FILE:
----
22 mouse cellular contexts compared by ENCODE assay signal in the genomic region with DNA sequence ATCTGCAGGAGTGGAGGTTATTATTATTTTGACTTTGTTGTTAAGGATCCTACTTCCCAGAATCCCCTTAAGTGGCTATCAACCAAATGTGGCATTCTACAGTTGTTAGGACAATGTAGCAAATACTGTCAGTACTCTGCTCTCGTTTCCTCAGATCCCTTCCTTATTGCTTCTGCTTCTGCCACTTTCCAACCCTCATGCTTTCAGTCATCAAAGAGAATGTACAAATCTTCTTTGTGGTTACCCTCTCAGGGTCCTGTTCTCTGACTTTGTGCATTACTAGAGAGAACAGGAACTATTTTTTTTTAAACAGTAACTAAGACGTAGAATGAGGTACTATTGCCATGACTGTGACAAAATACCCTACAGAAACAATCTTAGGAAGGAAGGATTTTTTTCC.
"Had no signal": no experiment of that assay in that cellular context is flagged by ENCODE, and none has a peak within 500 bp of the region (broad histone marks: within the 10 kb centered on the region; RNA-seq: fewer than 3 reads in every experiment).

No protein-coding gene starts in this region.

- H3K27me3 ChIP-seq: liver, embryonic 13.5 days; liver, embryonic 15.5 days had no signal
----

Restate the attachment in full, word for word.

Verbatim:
22 mouse cellular contexts compared by ENCODE assay signal in the genomic region with DNA sequence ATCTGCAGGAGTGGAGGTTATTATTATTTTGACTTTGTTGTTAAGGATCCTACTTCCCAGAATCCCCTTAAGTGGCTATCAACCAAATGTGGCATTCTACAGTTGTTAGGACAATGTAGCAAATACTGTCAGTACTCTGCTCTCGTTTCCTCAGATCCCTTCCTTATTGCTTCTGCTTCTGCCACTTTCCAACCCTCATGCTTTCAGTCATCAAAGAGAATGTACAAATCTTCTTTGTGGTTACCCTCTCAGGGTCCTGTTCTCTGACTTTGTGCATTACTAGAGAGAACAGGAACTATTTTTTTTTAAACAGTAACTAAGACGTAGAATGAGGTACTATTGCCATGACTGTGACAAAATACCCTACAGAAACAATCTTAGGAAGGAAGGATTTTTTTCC.
"Had no signal": no experiment of that assay in that cellular context is flagged by ENCODE, and none has a peak within 500 bp of the region (broad histone marks: within the 10 kb centered on the region; RNA-seq: fewer than 3 reads in every experiment).

No protein-coding gene starts in this region.

- H3K27me3 ChIP-seq: liver, embryonic 13.5 days; liver, embryonic 15.5 days had no signal